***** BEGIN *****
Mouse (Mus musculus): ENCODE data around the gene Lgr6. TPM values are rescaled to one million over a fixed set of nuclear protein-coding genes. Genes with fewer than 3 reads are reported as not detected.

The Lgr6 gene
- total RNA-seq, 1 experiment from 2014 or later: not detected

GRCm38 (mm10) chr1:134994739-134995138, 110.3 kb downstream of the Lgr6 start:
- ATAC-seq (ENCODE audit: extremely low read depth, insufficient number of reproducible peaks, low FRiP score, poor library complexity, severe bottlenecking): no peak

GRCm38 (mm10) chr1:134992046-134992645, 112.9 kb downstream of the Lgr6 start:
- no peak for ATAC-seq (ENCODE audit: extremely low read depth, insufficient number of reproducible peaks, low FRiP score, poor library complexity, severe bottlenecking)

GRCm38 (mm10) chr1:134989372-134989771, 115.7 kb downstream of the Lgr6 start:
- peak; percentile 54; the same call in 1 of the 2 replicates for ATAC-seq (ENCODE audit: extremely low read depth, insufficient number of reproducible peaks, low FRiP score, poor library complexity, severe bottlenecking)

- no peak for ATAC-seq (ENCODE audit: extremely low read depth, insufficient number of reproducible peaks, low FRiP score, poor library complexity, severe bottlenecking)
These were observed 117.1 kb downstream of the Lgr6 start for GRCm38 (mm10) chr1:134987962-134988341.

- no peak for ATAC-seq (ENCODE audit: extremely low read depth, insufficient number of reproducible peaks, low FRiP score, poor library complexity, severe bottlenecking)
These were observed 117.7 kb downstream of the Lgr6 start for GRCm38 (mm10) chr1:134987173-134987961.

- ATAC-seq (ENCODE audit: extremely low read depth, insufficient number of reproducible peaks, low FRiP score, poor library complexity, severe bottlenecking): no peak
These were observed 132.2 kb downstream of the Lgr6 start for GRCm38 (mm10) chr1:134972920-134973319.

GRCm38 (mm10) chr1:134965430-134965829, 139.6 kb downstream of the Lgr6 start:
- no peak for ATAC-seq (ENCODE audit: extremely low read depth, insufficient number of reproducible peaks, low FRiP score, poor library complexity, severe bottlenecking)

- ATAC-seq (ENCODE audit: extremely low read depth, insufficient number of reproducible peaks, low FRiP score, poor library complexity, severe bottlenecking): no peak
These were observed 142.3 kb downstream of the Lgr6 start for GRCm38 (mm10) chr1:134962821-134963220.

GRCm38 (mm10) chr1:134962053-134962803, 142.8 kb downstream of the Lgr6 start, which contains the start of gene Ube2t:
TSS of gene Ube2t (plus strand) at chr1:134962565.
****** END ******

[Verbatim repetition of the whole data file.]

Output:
Mouse (Mus musculus): ENCODE data around the gene Lgr6. TPM values are rescaled to one million over a fixed set of nuclear protein-coding genes. Genes with fewer than 3 reads are reported as not detected.

The Lgr6 gene
- total RNA-seq, 1 experiment from 2014 or later: not detected

GRCm38 (mm10) chr1:134994739-134995138, 110.3 kb downstream of the Lgr6 start:
- ATAC-seq (ENCODE audit: extremely low read depth, insufficient number of reproducible peaks, low FRiP score, poor library complexity, severe bottlenecking): no peak

GRCm38 (mm10) chr1:134992046-134992645, 112.9 kb downstream of the Lgr6 start:
- no peak for ATAC-seq (ENCODE audit: extremely low read depth, insufficient number of reproducible peaks, low FRiP score, poor library complexity, severe bottlenecking)

GRCm38 (mm10) chr1:134989372-134989771, 115.7 kb downstream of the Lgr6 start:
- peak; percentile 54; the same call in 1 of the 2 replicates for ATAC-seq (ENCODE audit: extremely low read depth, insufficient number of reproducible peaks, low FRiP score, poor library complexity, severe bottlenecking)

- no peak for ATAC-seq (ENCODE audit: extremely low read depth, insufficient number of reproducible peaks, low FRiP score, poor library complexity, severe bottlenecking)
These were observed 117.1 kb downstream of the Lgr6 start for GRCm38 (mm10) chr1:134987962-134988341.

- no peak for ATAC-seq (ENCODE audit: extremely low read depth, insufficient number of reproducible peaks, low FRiP score, poor library complexity, severe bottlenecking)
These were observed 117.7 kb downstream of the Lgr6 start for GRCm38 (mm10) chr1:134987173-134987961.

- ATAC-seq (ENCODE audit: extremely low read depth, insufficient number of reproducible peaks, low FRiP score, poor library complexity, severe bottlenecking): no peak
These were observed 132.2 kb downstream of the Lgr6 start for GRCm38 (mm10) chr1:134972920-134973319.

GRCm38 (mm10) chr1:134965430-134965829, 139.6 kb downstream of the Lgr6 start:
- no peak for ATAC-seq (ENCODE audit: extremely low read depth, insufficient number of reproducible peaks, low FRiP score, poor library complexity, severe bottlenecking)

- ATAC-seq (ENCODE audit: extremely low read depth, insufficient number of reproducible peaks, low FRiP score, poor library complexity, severe bottlenecking): no peak
These were observed 142.3 kb downstream of the Lgr6 start for GRCm38 (mm10) chr1:134962821-134963220.

GRCm38 (mm10) chr1:134962053-134962803, 142.8 kb downstream of the Lgr6 start, which contains the start of gene Ube2t:
TSS of gene Ube2t (plus strand) at chr1:134962565.